A number of economic questions arise. How might a prohibition on absolute territorial exclusivity affect cross-border trade in audio-visual services and differentials in (wholesale) license fees and retail prices between Member States? Will passive sales of decoder cards and online distribution be sufficient to create a true single market in audio-visual services and equalise prices between Member States? Are there other obstacles to a single market in these services, such as language and cultural differences, which will support price differentials even if passive sales are unrestricted?
Economists might also question the consumer impact of the EU approach. While the single market and (implicitly, at least) the elimination of price differentials between Member States is a founding principle of the EU, it is not necessarily the case that this is always in the interests of consumers. If licensors are pushed towards EU-wide pricing, completing the single market might result in exclusion of consumers in low-demand countries whose willingness to pay is below the common European price. Moreover, in an industry with substantial fixed costs – the creation of audio-visual content incurs a very large ‘first copy’ cost and negligible marginal cost thereafter – there is a danger that eliminating geographic price discrimination may inhibit fixed cost recovery, reducing the production and diversity of European audio-visual content.
What about public broadcasters?
Another question concerns the possible extension of the principles set out by the CJEU in Murphy beyond pay TV. While the Murphy ruling and the current EC investigation apply to pay TV services only, it might be asked whether similar considerations should be extended to free-to-air/free-to-view services, including those of public broadcasters?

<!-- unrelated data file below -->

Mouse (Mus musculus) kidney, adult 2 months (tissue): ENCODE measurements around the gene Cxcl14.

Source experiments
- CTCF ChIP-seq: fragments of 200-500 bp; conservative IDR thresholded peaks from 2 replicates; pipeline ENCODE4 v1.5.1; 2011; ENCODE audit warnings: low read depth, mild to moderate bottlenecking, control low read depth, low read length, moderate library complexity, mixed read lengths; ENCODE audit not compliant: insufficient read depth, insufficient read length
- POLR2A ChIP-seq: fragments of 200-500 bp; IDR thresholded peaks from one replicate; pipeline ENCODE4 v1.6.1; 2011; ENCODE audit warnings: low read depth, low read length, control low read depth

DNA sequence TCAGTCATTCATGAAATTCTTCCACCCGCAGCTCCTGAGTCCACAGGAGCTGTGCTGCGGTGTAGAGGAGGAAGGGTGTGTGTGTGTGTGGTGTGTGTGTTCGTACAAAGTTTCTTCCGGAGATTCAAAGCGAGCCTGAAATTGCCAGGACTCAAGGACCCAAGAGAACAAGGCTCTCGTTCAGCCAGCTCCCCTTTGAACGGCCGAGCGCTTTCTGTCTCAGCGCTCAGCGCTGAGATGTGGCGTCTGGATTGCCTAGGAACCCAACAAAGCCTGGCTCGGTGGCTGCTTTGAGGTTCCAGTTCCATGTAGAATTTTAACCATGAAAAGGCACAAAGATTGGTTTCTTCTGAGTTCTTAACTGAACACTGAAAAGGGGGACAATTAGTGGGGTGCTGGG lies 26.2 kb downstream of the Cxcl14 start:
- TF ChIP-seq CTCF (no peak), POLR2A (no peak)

A particular issue arises in relation to public broadcasters. In order to achieve their various public service objectives, public broadcasting regimes typically require the content to be made freely available to the population of the Member State. The provision of public service content is subsidised from national licence fees, tax revenues or spectrum discounts – i.e. this is paid for, one way or another, by the Member State population. Public broadcasters often restrict access to their content by viewers outside the Member State: for example, online content distribution by the UK’s public service broadcasters (the BBC, ITV, Channel 4 and Five) is subject to geo-blocking. Should we expect public broadcasters to make their content freely available to viewers in other Member States, given that those populations are not subject to the national licence fees or taxation that provide for the costs of the service? (Though the BBC, for one, has opened up an anomaly even within the UK as households may legally access BBC iPlayer as a catch-up service without paying the TV licence fee.) Moreover, public broadcasters such as the BBC which produce a substantial amount of their own content earn significant revenues from selling this overseas, a source of income which may be undermined by restrictions on geo-blocking.
The Digital Single Market strategy is silent on these issues. For the time being, at least, the focus appears to be primarily on paid-for services, in line with the Murphy ruling and on-going EC investigation. But given the importance of the public broadcasters’ content to viewers and the relatively high share of national audiences such content continues to attract, this omission may need to be filled at a later date.
This post gives the views of the author and does not represent the position of the LSE Media Policy Project blog, nor of the London School of Economics and Political Science.